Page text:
THE FIJI National Provident Fund has recorded a net surplus of $115million, even after paying out $127million to pensioners who opted for a lump sum withdrawal early this year.
This was revealed yesterday by chief executive officer Aisake Taito at the announcement of the audited financial results for the financial year ending June 30.
"The audited financial results reflect the outcome of the reforms over the last 12 months based on the principles of sustainability," Mr Taito said.
He said the total members' balance grew by $200 million to $3.2 billion from $3billion in 2011.
There were more withdrawals than contributions by members.
"Contribution collected increased by $13.8million from $303.5million in 2011 to $317.3million."
However, he said withdrawals for this period increased from $309.5million to $318.2million that was attributed to increased housing and flood assistance pay out.
He added the increased housing assistance was mainly because of the low housing rates offered by local banks.
Therefore, he said this resulted in a negative contribution of $0.9million.
For interest paid to members in 2012, he said it was 5 per cent resulting in the distribution of $139million to members' accounts.
"The fund's net assets increased to $3.9billion from $3.8billion in 2011 as the result of the net surplus."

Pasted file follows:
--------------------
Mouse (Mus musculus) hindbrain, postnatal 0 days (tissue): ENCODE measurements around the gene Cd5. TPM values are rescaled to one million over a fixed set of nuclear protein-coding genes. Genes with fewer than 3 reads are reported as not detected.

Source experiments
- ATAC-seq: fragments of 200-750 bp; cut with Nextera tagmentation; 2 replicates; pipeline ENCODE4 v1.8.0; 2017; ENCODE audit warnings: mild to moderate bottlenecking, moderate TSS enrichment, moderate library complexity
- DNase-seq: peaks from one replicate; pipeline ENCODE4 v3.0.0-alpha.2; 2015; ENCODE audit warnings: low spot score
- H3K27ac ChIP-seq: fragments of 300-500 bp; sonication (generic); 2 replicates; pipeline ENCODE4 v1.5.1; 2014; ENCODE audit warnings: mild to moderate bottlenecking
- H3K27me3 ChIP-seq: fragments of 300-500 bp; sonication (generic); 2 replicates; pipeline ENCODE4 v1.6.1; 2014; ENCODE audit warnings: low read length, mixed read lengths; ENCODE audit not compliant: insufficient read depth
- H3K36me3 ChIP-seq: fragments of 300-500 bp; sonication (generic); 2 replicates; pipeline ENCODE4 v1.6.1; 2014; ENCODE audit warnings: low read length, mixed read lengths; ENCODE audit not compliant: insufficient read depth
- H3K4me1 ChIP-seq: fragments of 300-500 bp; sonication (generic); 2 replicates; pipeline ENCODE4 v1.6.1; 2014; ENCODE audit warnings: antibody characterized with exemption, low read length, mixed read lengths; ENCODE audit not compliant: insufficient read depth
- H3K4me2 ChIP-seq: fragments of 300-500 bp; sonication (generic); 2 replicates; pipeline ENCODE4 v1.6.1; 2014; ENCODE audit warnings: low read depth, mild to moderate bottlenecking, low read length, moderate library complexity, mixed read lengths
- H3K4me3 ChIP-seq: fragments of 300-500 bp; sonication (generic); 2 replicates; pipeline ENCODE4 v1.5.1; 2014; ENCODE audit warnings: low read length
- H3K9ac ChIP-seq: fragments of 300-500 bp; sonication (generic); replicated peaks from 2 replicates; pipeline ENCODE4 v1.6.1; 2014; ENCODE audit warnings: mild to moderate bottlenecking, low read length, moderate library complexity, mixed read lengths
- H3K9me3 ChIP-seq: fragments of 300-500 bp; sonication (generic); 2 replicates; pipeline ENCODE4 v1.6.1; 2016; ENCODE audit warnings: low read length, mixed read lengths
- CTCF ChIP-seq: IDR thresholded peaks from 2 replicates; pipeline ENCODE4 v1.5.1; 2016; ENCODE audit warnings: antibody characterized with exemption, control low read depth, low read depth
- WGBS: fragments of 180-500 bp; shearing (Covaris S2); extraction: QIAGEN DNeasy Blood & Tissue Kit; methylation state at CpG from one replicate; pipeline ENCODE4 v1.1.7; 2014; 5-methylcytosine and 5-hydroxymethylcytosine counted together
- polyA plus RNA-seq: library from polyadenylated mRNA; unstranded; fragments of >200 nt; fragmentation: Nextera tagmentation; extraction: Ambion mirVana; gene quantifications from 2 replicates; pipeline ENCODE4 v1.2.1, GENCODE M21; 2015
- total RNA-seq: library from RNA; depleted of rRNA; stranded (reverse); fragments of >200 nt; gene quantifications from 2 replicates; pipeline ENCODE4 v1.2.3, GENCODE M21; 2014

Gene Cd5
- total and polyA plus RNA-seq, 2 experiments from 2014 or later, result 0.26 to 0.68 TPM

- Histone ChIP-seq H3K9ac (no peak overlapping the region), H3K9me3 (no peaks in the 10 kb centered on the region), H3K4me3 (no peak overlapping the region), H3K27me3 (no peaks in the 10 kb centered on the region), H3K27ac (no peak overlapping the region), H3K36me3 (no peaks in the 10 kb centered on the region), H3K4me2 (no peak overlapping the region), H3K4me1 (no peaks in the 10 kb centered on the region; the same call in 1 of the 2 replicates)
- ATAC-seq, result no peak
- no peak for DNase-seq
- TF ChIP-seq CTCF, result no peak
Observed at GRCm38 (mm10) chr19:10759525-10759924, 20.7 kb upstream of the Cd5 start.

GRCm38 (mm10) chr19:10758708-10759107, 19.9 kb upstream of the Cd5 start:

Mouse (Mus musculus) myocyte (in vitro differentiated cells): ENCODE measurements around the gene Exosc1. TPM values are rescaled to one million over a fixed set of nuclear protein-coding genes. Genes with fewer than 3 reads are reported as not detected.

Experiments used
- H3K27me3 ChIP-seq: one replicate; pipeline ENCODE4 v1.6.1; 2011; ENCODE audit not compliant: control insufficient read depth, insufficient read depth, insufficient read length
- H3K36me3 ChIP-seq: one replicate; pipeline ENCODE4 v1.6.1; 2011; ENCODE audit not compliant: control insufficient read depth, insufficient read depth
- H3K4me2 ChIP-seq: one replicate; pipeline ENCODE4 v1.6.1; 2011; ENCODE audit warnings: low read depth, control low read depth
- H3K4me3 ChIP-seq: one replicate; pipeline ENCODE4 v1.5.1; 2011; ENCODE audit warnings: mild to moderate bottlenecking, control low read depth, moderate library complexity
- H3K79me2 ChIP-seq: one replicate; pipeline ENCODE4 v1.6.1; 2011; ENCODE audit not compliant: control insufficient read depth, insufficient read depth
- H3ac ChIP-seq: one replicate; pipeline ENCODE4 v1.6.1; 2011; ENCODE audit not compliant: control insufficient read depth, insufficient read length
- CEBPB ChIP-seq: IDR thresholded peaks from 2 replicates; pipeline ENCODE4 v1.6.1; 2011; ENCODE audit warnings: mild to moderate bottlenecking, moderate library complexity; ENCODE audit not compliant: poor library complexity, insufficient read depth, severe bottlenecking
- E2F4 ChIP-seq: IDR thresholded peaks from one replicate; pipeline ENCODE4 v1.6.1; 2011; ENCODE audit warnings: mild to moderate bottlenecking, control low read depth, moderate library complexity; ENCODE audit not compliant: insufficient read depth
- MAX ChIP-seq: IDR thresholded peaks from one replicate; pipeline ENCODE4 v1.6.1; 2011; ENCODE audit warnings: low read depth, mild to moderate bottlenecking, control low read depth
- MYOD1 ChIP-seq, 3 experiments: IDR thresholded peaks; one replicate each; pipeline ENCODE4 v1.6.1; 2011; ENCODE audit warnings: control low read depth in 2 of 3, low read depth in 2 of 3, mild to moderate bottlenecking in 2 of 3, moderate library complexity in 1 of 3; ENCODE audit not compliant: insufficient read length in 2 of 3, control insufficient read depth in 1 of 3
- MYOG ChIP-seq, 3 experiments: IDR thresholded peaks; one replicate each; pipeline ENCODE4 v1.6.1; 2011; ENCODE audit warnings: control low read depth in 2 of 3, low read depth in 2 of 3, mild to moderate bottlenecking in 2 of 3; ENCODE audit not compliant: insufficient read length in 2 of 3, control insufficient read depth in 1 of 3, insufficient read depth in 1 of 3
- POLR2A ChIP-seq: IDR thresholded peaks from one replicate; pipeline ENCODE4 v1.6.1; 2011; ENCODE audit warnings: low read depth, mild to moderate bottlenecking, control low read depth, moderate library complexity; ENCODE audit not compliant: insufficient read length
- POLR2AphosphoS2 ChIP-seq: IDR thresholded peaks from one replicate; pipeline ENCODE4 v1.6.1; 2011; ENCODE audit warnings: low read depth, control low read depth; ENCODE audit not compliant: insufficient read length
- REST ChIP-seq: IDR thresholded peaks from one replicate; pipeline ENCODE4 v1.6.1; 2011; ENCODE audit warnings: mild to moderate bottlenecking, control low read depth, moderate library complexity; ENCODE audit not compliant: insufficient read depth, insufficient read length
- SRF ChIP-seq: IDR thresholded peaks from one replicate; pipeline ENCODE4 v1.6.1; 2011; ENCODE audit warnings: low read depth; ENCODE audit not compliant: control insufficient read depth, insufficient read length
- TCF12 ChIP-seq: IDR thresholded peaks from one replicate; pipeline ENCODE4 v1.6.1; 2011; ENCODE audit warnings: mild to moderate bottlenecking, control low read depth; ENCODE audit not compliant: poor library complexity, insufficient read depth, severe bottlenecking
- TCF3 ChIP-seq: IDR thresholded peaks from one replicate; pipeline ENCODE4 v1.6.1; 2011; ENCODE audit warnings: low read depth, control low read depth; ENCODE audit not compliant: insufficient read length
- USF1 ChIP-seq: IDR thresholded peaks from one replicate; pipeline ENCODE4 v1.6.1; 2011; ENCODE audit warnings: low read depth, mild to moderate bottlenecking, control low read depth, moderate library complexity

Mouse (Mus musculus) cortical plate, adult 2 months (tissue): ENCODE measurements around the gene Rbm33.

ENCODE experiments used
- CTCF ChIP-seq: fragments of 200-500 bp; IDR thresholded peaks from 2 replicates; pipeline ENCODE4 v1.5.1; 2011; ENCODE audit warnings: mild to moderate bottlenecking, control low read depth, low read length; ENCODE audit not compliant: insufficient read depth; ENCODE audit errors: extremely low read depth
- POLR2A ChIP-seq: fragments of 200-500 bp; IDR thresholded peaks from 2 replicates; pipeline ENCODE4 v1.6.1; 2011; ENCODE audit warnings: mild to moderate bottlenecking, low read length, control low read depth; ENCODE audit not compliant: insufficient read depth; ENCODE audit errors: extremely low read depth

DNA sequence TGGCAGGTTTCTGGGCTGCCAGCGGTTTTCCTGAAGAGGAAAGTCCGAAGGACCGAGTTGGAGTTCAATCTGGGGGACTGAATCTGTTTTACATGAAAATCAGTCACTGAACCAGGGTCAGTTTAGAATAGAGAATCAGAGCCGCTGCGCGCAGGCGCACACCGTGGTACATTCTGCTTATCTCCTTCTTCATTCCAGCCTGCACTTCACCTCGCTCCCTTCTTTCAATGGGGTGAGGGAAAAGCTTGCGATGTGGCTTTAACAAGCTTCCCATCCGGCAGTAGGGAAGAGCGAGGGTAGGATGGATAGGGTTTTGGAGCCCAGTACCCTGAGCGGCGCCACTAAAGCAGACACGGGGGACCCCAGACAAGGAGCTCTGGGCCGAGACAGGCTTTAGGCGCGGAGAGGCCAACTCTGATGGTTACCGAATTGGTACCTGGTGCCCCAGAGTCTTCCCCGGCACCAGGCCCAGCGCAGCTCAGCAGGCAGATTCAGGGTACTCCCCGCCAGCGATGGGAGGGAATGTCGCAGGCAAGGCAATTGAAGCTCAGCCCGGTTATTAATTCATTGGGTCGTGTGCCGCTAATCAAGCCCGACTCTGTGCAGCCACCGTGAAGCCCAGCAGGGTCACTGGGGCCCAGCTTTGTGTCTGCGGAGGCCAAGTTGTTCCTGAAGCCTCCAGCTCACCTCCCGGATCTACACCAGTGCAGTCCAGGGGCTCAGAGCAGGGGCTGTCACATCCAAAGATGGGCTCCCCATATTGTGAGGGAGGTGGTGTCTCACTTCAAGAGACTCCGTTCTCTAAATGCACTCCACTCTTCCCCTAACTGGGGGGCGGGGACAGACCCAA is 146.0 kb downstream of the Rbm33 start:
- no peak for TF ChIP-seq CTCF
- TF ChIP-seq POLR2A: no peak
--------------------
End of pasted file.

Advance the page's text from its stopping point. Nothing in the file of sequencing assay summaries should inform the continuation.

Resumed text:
He said the total investment income was $249.9million in 2012 compared with $238.8million in 2011. This was largely attributed to high returns in FNPF's investments, both domestic and off-shore, he added
In line with industry best practices, the FNPF has separated the pension business from the contribution business.
"Assets worth $252million were set aside for the new-established Retirement Income Fund pension payments."
Under the new Decree, he said the FNPF through its actuary was required to provide a solvency and funding certificate to the Reserve Bank of Fiji.
"We are happy to inform that this has been issued to the RBF to confirm that FNPF has sufficient assets to meet its liabilities, even under adverse circumstances.
"FNPF would not declare a negative interest rate on members' balances, even if investment returns are unfavourable in a particular year."
He said the general operating environment was demanding, characterised by subdued investment, high liquidity in the financial system and declining interest rates.
Nevertheless, Mr Taito said the FNPF board and management remained focused to deliver on their commitment to create value for their members.